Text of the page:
Rademaker v. Zanefauker et al

Filing 20

ORDER denying 18 Motion for Reconsideration re 18 MOTION for Reconsideration re 14 Order on Motion for Leave to Proceed In Forma Pauperis,, Order on Motion to Appoint Counsel,, Order on Motion for TRO, filed by David Rademaker, 19 MOTION for Extension of Time to File filed by David Rademaker ; granting 19 Motion for Extension of Time to File. Signed by Judge Janis L. Sammartino on 11/21/2022. (All non-registered users served via U.S. Mail Service)(alns)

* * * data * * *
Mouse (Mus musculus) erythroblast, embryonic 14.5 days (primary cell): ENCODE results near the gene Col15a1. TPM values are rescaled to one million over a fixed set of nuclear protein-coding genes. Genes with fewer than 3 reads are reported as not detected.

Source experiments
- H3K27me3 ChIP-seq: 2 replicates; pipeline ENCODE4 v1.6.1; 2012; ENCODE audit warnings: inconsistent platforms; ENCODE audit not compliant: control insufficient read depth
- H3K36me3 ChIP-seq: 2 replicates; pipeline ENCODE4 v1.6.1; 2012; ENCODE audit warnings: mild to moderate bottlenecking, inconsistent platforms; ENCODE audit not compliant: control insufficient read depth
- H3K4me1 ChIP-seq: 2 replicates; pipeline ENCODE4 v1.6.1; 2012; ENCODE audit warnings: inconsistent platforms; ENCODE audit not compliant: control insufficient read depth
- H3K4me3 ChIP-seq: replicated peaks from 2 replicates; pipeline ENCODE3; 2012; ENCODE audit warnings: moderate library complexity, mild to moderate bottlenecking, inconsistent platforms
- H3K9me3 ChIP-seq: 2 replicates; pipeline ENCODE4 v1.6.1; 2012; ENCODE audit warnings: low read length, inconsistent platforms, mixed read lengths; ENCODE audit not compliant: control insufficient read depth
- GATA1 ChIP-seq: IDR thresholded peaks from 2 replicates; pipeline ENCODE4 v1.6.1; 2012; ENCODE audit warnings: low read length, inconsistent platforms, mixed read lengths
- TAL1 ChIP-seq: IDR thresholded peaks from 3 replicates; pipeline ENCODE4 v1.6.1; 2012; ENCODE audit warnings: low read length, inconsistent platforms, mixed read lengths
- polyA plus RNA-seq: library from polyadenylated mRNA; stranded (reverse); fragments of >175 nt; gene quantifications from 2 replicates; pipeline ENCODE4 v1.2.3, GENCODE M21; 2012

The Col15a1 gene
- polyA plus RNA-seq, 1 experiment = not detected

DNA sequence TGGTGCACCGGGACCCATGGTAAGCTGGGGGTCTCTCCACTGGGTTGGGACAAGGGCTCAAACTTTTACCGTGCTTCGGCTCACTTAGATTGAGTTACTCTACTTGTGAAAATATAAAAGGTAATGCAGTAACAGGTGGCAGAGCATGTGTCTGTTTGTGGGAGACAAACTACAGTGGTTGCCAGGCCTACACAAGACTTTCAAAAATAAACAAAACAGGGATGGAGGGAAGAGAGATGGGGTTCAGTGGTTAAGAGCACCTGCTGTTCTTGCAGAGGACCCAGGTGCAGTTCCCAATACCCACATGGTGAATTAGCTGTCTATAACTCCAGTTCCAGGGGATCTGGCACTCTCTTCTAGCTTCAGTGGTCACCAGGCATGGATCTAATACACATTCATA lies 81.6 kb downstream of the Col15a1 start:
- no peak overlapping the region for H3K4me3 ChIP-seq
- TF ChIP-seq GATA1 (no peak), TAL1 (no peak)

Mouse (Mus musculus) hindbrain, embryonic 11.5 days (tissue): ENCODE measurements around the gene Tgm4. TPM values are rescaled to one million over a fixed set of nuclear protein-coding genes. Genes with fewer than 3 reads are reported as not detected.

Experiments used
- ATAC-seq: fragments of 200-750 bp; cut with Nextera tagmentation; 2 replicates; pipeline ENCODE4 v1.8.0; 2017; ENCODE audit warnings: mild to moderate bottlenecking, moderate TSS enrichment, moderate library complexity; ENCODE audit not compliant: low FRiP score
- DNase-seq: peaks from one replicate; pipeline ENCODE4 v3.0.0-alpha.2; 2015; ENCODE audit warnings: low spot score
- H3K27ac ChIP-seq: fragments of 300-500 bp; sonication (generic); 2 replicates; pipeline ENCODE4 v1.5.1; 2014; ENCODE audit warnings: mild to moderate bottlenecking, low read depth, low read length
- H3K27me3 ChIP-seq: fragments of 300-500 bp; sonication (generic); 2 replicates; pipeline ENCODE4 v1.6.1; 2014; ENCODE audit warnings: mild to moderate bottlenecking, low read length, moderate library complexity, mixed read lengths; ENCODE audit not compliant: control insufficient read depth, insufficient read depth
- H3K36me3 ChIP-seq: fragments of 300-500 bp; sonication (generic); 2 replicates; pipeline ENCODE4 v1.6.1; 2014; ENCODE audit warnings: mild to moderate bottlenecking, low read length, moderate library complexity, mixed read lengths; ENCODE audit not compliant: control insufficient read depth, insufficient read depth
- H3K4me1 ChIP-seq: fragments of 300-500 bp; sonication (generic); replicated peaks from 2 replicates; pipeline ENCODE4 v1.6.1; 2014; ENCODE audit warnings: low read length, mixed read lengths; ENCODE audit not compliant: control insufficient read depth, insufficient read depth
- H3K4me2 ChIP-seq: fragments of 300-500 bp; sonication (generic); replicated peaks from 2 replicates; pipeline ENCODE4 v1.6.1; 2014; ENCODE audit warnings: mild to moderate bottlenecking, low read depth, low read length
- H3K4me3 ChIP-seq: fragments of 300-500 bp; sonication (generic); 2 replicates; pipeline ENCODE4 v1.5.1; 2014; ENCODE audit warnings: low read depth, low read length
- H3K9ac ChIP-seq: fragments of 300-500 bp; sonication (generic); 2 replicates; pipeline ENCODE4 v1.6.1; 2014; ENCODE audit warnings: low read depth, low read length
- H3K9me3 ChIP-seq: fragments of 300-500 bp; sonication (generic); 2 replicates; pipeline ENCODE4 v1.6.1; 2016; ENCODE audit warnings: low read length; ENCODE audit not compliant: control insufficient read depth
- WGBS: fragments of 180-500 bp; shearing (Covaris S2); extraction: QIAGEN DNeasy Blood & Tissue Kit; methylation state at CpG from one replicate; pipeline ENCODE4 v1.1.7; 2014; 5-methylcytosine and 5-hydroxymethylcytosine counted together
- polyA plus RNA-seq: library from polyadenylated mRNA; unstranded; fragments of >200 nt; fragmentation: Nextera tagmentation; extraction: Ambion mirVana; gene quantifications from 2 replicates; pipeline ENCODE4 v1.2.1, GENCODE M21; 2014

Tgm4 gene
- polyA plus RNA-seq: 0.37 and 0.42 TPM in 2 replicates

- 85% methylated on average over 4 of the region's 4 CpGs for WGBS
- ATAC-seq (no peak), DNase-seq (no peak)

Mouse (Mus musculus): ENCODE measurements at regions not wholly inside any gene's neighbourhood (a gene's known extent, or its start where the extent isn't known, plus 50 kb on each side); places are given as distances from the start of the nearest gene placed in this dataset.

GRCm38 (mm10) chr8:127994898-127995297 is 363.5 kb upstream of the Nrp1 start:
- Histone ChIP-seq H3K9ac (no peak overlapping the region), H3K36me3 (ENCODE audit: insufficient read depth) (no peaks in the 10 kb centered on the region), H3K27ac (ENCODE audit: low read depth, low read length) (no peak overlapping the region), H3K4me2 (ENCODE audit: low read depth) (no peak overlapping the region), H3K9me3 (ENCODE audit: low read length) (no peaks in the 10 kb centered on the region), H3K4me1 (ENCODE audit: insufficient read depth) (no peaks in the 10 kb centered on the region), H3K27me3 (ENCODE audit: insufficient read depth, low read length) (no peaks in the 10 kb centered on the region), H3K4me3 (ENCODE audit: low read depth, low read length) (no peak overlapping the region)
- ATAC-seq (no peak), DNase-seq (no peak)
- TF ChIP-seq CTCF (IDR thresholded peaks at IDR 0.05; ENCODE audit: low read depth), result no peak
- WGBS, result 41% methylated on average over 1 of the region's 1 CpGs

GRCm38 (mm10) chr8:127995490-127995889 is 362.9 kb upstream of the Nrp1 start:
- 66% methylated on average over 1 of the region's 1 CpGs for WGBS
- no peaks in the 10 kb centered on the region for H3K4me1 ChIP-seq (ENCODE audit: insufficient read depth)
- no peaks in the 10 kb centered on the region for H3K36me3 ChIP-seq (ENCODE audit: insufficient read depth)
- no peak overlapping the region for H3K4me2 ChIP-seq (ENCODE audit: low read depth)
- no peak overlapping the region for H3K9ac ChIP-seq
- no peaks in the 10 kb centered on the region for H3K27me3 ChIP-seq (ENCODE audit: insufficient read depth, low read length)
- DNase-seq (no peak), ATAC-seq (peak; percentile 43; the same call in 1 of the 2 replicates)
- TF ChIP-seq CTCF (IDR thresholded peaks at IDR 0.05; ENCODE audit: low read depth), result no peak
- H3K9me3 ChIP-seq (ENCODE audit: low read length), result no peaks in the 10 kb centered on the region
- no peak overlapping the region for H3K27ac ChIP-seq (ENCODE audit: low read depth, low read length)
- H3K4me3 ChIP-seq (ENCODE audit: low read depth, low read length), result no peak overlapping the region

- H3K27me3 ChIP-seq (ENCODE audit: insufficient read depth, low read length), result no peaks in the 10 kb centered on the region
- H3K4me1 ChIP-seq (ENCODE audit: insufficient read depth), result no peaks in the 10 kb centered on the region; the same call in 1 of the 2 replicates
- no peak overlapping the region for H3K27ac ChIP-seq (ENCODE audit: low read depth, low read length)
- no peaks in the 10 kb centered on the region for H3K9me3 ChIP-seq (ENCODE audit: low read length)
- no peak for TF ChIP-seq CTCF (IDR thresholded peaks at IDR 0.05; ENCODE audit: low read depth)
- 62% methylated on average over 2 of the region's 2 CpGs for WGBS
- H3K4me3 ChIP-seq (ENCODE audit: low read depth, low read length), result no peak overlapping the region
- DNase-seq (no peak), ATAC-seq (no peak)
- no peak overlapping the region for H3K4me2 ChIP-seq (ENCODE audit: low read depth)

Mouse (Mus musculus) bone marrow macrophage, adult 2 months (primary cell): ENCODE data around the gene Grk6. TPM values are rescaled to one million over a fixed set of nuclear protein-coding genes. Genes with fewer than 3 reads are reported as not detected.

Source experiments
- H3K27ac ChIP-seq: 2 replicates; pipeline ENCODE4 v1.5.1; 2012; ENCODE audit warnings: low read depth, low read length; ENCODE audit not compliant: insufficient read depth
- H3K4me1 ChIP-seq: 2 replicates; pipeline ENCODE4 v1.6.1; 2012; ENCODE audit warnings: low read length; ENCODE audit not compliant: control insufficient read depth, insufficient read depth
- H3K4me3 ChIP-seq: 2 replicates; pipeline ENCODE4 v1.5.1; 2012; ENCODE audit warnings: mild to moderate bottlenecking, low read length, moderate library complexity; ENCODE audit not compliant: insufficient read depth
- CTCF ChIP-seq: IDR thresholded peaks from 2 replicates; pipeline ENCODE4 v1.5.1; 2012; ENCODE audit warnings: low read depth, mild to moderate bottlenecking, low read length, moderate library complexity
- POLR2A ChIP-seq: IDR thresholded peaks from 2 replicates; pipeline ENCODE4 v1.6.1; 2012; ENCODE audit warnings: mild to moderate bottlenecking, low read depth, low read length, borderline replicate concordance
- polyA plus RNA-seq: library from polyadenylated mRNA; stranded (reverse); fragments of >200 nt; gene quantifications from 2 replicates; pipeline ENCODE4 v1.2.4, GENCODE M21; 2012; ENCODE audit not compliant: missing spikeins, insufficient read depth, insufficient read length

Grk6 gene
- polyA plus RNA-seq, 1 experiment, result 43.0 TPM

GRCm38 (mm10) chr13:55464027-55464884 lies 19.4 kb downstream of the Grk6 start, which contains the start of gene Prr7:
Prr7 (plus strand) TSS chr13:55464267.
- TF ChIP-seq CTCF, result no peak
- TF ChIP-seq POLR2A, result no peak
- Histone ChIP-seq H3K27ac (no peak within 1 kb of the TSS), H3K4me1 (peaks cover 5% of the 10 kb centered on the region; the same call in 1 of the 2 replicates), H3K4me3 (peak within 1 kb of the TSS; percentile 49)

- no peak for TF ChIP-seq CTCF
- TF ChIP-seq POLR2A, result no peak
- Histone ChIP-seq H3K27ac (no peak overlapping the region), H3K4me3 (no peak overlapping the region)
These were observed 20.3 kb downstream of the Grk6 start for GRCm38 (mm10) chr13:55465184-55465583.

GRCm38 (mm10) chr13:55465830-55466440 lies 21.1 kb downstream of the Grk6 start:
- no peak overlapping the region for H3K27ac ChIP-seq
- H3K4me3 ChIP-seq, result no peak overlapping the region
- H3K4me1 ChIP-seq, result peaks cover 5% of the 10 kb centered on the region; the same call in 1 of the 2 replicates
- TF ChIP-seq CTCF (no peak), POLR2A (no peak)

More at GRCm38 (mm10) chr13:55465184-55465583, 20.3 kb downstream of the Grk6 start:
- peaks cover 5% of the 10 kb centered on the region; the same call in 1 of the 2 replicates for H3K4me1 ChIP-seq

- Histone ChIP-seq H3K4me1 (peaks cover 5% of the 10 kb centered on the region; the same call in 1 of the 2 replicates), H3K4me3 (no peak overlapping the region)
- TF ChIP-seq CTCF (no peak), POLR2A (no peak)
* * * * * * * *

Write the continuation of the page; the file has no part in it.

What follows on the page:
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Case 3:21-cv-01757-JLS-AHG Document 20 Filed 11/21/22 PageID.254 Page 1 of 5 1 2 3 4 5 6 7 8 9 UNITED STATES DISTRICT COURT 10 SOUTHERN DISTRICT OF CALIFORNIA 11 12 13 14 15 16 17 18 19 DAVID RADEMAKER, CDCR #P-01361, Case No.: 21-CV-1757 JLS (AHG) ORDER: (1) DENYING MOTION FOR RECONSIDERATION OF DENIAL OF MOTION FOR APPOINTMENT OF COUNSEL; AND (2) GRANTING MOTION FOR EXTENSION OF TIME TO FILE AMENDED COMPLAINT Plaintiff, v. Dr. GANZEKAUFER, Ph.D, CDCR Psychologist; COVELLO, Warden; Q. JACKSON, Correctional Sergeant; P. GONZALEZ, Correctional Officer; ZAMBRANO, Correctional Officer; and STEADMAN, Associate Warden, (ECF Nos. 18 & 19) Defendants. 20 21 22 Plaintiff David Rademaker, a state prisoner incarcerated at Richard J. Donovan 23 Correctional Facility (“RJD”) in San Diego, California, is proceeding pro se with a First 24 Amended Complaint (“FAC”) pursuant to 42 U.S.C. § 1983. See ECF No. 12 (“FAC”). 25 Plaintiff alleges an RJD psychologist, two RJD wardens, and three RJD correctional 26 officers violated his First, Eighth, and Fourteenth Amendment rights when they (i) 27 tampered with his legal mail to frustrate his ability to litigate this case and (ii) failed to 28 /// 1 21-CV-1757 JLS (AHG) Case 3:21-cv-01757-JLS-AHG Document 20 Filed 11/21/22 PageID.255 Page 2 of 5 1 protect him from assault in retaliation for complaining about the mail tampering. See id. 2 at 14–23. 3 On April 25, 2022, the Court (i) denied Plaintiff’s motions to proceed in forma 4 pauperis, for appointment of counsel, and for a temporary restraining order, and (ii) 5 dismissed this action without prejudice for failure to pay the civil filing fee. See ECF No. 6 14. After Plaintiff paid the filing fee, the Court screened the FAC pursuant to 28 U.S.C. 7 § 1915A, which “mandates early review - before docketing () or () as soon as practicable 8 after docketing - for all complaints in which a prisoner seeks redress from a governmental 9 entity or officer or employee of a governmental entity.” See ECF No. 17. The Court 10 dismissed the FAC for failure to state a claim, notified Plaintiff of the FAC’s pleading 11 deficiencies, and granted Plaintiff leave to file an amended pleading on or before 12 November 14, 2022. See id. at 5–11. On October 7, 2022, Plaintiff filed the instant Motion 13 for Reconsideration of the Court’s April 25, 2022 Order to the extent it denied his motion 14 for appointment of counsel, see generally ECF No. 18 (“Reconsid. Mot.”), and on October 15 28, 2022, he filed a Motion for Extension of Time to file his amended complaint, see ECF 16 No. 19 (“Mot. to Extend”). 17 In the Court’s April 25, 2022 Order, Plaintiff was informed there is no constitutional 18 right to counsel in civil cases such as this. See ECF No. 14 at 4 (citing Lassiter v. Dep’t of 19 Social Servs., 452 U.S. 18, 25 (1981); Palmer v. Valdez, 560 F.3d 965, 970 (9th Cir. 2009)). 20 Plaintiff was informed that, while 28 U.S.C. § 1915(e)(1) grants the district court limited 21 discretion to request an attorney to represent an indigent civil litigant, this discretion is 22 exercised only under “exceptional circumstances.” Id. at 4–5 (quoting Agyeman v. Corr. 23 Corp. of Am., 390 F.3d 1101, 1103 (9th Cir. 2004)). The Court noted that, while Plaintiff 24 alleges he is disabled with “serious mental illness and neuro-cognitive defects,” see ECF 25 No. 3 at 1, Plaintiff also indicated that a fellow inmate had assisted him in submitting both 26 his original and amended complaints, neither of which demonstrate an inability to 27 “articulate his claims pro se in light of the complexity of the legal issues involved.” Id. 28 (quoting Wilborn v. Escalderon¸ 789 F.2d 1328, 1331 (9th Cir. 1986)). The Court took 2 21-CV-1757 JLS (AHG) Case 3:21-cv-01757-JLS-AHG Document 20 Filed 11/21/22 PageID.256 Page 3 of 5 1 judicial notice of its own docket, which shows that, even without the assistance of counsel, 2 Plaintiff has filed and prosecuted two prior pro se civil rights actions in this Court. See 3 e.g., Rademaker v. Paramo, No. 17cv2406-JLB (KSC), 2019 WL 4736215, at *13 (S.D. 4 Cal. Sept. 26, 2019) (Order granting summary judgment as to First Amendment free 5 exercise claims); Rademaker v. Juarez, No. 18cv1831-WQH (AGS), 2020 WL 837344, at 6 *1 (S.D. Cal. Feb. 20, 2020) (Order denying Motion for Injunctive Relief as to Plaintiff’s 7 access to kosher meals); see id. ECF Nos. 63, 64 (Orders granting Joint Motions to Dismiss 8 with prejudice due to settlement). 1 Accordingly, the Court denied Plaintiff’s motion for 9 appointment of counsel on the basis that no exceptional circumstances warranted the 10 appointment of counsel in this case at this early stage of the proceedings. ECF No. 14 at 11 5. 12 Plaintiff seeks reconsideration of the denial of his motion for appointment of counsel 13 on the basis that he has been recently diagnosed with “severe nerve damage in both of his 14 hands which makes it impossible for him to be able to write and type letters and motions.” 15 Reconsid. Mot. at 1. He claims that, as a result, he “cannot submit any letters, motions etc. 16 to the court without relying on the help from other prisoners who will lead him down the 17 road to nowhere in [this case].” Id. 18 “Reconsideration is appropriate if the district court (1) is presented with newly 19 discovered evidence; (2) committed clear error or the initial decision was manifestly unjust; 20 or (3) if there is an intervening change in controlling law.” School Dist. No. 1J v. ACandS, 21 Inc., 5 F.3d 1255, 1263 (9th Cir. 1993). The decision to grant or deny a motion for 22 reconsideration is within the Court’s sound discretion. See Navajo Nation v. Norris, 331 23 F.3d 1041, 1046 (9th Cir. 2003) (citing Kona Enter., Inc. v. Estate of Bishop, 229 F.3d 877, 24 883 (9th Cir. 2000)). 25 /// 26 27 28 1 A court may take judicial notice of its own records. See United States v. Author Servs., 804 F.2d 1520, 1523 (9th Cir. 1986). 3 21-CV-1757 JLS (AHG) Case 3:21-cv-01757-JLS-AHG Document 20 Filed 11/21/22 PageID.257 Page 4 of 5 1 Here, Plaintiff has not shown that his nerve damage provides a basis for 2 reconsideration of the Court’s prior Order, nor has he established exceptional 3 circumstances warranting appointment of counsel. Plaintiff’s contention that reliance on 4 other inmates to assist him in preparing documents “will lead him down the road to 5 nowhere” does not establish that any past or potential failure to succeed in litigating his 6 claims results from a lack of counsel. As explained to Plaintiff in the Court’s prior order 7 of dismissal, Plaintiff has failed to allege facts that are within his own knowledge sufficient 8 to support his claims. Appointment of counsel is not necessary to provide those factual 9 allegations, and Plaintiff has yet to establish the existence of exceptional circumstances. 10 Such circumstances exist where there is cumulative showing of both a likelihood of success 11 on the merits and an inability of the pro se litigant to articulate his claims in light of their 12 legal complexity. Palmer, 560 F.3d at 970. Nothing in Plaintiff’s Motion indicates any 13 relevant changed circumstances from the Court’s prior determinations that Plaintiff (i) is 14 fully capable of legibly articulating the facts and circumstances relevant to his claims, 15 which are not exceptionally legally complex; and (ii) has yet to show he is likely to succeed 16 on the merits of the claims. However, given Plaintiff’s pro se status and his difficulty 17 writing and typing, the Court GRANTS Plaintiff’s Motion to Extend. CONCLUSION 18 19 In light of the foregoing, the Court DENIES Plaintiff’s Motion for Reconsideration 20 (ECF No. 18) and GRANTS Plaintiff’s Motion to Extend (ECF No. 19). Plaintiff has sixty 21 (60) days’ leave from the date of this Order in which to file a Second Amended Complaint 22 curing the deficiencies of pleading noted in the Court’s September 9, 2022 Order 23 dismissing the First Amended Complaint. Plaintiff’s Second Amended Complaint must be 24 complete by itself without reference to his prior pleadings. Defendants not named and any 25 claims not realleged in the Second Amended Complaint will be considered waived. See 26 S.D. CAL. CIVLR 15.1; Hal Roach Studios, Inc., 896 F.2d 1542, 1546 (9th Cir. 1989) (“[A]n 27 amended pleading supersedes the original.”); Lacey v. Maricopa Cnty., 693 F.3d 896, 928 28 /// 4 21-CV-1757 JLS (AHG) Case 3:21-cv-01757-JLS-AHG Document 20 Filed 11/21/22 PageID.258 Page 5 of 5 1 (9th Cir. 2012) (noting that claims dismissed with leave to amend that are not realleged in 2 an amended pleading may be “considered waived”). 3 If Plaintiff fails to timely file a Second Amended Complaint, the Court will enter 4 a final Order dismissing this civil action based both on (i) Plaintiff’s failure to state a 5 claim upon which relief can be granted pursuant to 28 U.S.C. § 1915A(b), and (ii) his 6 failure to prosecute in compliance with a court order requiring amendment. See Lira v. 7 Herrera, 427 F.3d 1164, 1169 (9th Cir. 2005) (“If a plaintiff does not take advantage of 8 the opportunity to fix his complaint, a district court may convert the dismissal of the 9 complaint into dismissal of the entire action.”). 10 11 IT IS SO ORDERED. Dated: November 21, 2022 12 13 14 15 16 17 18 19 20 21 22 23 24 25 26 27 28 5 21-CV-1757 JLS (AHG)